So, in a nutshell, my proposal is that explicit self-representation develops in parallel with the representation of others as subjects and agents. The recognition that others are intentional agents like oneself leads to a contrastive differentiation between the intentional states of others and one’s own intentional states, and thus to self-consciousness in the sense of having the ability to think “I”-thoughts.
In my next and final post I will sketch some of the implications of this proposal and questions that arise from it, for example with respect to our theorizing about social cognition.
Karmiloff-Smith, A. (1996). Beyond modularity. MIT Press.
Thanks, Kristina, for another interesting post.
I wonder what you think of the idea (which I suppose may have been Strawson’s?) that there’s a role for a self-concept or some such form of self-representation in making a distinction between self and world, which might be more fundamental than the distinction between oneself and other selves. Do you think this is mistaken, so that your proposal is in competition with it? Or are the two ideas compatible (maybe because the forms of self-representation required for these two distinctions are different in some way)?
Another excellent question, which I’m not quite sure how to respond to.
I think that both for our ability to self-ascribe mental and bodily states we need some sense of other subjects (because I take self-consciousness to be a contrastive notion, and because, even in bodily experience, we experience ourselves as subject and not as object; hence the relevant contrast space must consist of other – embodied – subjects). I am also sympathetic to the view (though I don’t argue for it in the book) that concepts derive their meaning from the role they play in the intersubjective practice of communication and reason-giving (and so concept possession – including the possession of a self-concept – isn’t really possible in the absence of intersubjectivity).
That said, might there still be some room for a more basic representation of a self-world-distinction? Maybe. Perhaps you could say more about what you take the role of this representation to consist in?
In any case, I think I should re-read Strawson…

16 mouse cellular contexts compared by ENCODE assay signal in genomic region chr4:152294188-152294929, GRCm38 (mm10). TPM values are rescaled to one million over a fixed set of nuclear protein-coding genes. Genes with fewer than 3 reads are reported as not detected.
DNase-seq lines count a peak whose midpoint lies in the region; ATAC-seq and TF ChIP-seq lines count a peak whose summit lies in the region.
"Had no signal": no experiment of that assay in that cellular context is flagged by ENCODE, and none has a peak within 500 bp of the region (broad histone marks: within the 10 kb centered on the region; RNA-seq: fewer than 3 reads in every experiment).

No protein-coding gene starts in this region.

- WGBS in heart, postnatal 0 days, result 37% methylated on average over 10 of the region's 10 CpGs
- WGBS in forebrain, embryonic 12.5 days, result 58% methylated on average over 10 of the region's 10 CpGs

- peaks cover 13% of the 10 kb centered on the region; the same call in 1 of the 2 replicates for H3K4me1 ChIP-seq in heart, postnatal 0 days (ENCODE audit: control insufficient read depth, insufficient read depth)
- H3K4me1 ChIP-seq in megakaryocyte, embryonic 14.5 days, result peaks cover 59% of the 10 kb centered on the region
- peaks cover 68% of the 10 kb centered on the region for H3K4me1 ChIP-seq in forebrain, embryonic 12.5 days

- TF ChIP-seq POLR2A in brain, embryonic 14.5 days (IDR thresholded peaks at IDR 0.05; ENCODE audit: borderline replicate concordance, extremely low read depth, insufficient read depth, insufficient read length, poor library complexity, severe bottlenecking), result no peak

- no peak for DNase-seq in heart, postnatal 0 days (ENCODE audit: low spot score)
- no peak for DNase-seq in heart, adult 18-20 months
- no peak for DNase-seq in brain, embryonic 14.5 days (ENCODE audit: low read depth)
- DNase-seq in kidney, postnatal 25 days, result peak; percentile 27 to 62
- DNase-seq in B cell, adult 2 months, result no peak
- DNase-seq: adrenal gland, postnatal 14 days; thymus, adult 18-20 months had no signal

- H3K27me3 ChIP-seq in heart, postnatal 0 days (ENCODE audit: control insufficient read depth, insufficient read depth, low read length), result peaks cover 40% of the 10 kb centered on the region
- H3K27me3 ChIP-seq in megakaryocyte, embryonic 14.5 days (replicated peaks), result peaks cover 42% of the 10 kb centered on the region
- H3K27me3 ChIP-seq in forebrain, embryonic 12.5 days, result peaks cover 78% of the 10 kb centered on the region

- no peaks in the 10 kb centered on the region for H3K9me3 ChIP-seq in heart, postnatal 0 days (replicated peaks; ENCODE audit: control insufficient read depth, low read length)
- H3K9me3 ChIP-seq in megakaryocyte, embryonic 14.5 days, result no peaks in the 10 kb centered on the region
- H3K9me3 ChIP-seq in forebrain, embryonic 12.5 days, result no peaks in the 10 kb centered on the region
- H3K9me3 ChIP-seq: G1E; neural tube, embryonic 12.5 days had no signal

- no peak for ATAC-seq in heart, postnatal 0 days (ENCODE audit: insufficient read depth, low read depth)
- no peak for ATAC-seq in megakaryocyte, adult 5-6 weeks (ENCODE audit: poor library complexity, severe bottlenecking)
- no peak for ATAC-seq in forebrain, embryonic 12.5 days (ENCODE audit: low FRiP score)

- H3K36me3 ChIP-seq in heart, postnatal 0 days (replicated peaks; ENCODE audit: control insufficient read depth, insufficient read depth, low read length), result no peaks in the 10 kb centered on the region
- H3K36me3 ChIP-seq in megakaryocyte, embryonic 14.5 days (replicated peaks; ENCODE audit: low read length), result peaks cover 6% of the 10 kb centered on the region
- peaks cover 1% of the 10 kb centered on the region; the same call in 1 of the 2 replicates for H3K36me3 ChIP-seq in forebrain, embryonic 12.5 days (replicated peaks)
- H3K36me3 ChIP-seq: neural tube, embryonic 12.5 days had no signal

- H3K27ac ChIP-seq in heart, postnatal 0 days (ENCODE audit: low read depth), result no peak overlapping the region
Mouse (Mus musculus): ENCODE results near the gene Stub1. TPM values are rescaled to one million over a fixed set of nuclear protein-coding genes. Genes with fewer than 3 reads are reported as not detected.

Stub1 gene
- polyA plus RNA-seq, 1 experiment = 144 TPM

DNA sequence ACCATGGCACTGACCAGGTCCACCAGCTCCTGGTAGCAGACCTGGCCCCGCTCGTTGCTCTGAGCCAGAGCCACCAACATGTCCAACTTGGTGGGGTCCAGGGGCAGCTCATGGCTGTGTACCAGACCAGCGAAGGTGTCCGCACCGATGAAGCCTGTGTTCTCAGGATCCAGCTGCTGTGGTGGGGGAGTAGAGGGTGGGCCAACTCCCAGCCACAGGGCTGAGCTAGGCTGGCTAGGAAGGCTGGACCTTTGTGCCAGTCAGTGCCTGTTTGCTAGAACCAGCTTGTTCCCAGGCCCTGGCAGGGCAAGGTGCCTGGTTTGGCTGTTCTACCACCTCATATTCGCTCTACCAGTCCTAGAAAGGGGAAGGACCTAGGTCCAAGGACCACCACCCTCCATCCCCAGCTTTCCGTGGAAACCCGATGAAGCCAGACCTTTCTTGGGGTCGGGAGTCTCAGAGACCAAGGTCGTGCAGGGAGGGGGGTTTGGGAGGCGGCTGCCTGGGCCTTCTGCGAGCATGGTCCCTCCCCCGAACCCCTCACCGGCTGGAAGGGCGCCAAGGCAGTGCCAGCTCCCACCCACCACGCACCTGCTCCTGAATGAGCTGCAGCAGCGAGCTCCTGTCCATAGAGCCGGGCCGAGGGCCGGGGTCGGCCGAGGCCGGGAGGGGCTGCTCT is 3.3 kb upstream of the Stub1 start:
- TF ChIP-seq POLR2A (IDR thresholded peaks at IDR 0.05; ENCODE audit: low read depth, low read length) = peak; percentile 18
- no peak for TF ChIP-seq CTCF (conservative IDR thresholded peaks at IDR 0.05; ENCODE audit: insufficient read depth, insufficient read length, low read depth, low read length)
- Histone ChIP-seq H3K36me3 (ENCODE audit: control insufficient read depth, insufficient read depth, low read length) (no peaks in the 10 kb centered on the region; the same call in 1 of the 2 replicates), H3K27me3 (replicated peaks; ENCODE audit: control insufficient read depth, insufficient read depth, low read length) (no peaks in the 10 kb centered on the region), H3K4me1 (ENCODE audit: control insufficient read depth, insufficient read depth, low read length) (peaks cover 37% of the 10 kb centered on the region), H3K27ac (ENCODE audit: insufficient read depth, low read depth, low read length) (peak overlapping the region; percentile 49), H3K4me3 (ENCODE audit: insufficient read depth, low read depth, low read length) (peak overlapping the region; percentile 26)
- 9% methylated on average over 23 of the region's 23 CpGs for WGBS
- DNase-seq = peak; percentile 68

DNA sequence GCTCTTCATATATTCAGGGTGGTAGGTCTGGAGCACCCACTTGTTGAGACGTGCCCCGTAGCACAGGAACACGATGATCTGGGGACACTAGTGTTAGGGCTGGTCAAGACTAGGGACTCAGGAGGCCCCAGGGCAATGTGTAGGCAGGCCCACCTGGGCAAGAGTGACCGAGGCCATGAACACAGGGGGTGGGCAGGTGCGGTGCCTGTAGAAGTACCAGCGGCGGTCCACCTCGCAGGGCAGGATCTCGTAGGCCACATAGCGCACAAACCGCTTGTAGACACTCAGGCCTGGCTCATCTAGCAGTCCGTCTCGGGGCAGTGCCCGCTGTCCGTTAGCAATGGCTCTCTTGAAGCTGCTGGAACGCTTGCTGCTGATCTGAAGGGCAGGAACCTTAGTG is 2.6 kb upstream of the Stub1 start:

Thank you Kristina for this clear introduction to such a complex subject.
Just one comment: you seem to focus on an ontogenetic perspective of self-consciousness . Maybe a few lines on a possible phylogenetic/evolutionary aspect of self-consciousness would have been welcome (As you may remember, this subject is of some interest to me, but with a different usage of inter-subjectivity https://philpapers.org/rec/MENCOO)
Perhaps you address such aspect in your book as a concept-less limited self-consciousness could exist for animals.
Let me go through your book
Yes, I do in fact have a (brief) chapter on self-conciousness in animals, in which I suggest that there might indeed be basic forms of self-consciousness that can be attributed to (some) non-human animals.
I’m happy Kristina that you address this subject in your book. An evolutionary nature of self-consciousness has, I feel, a lot to bring to philosophy of mind (see ASSC/TSC presentations & https://philpapers.org/rec/MENPFA-3)
It is unfortunate that xxth century philosophy of mind has somehow considered evolution as “irrelevant”. But things are changing. And I want to hope that your teaching as
Professor of Cognitive Anthropology will cover that point which is probably key for an understanding of human mind.
Thanks for introducing your book! Fascinating project!
I wonder if you can say a little more about the development from implicit forms of self-representation to more explicit forms. Here are some more specific questions.
First: I am curious about the role language (or at least some words, like first person pronouns) plays in this process. You mentioned that “around 14-18 months… children show empathy, level-1 perspective taking and mirror self-recognition”. This is also the period they start to use first person pronouns to self-refer (and the older they get, the more often they use these terms to self-refer). So do you think the acquisition or use of these (or other) words contributes to the development of (at least some) explicit forms self-representations, or they are just manifestations of the self-representation that children acquires independently?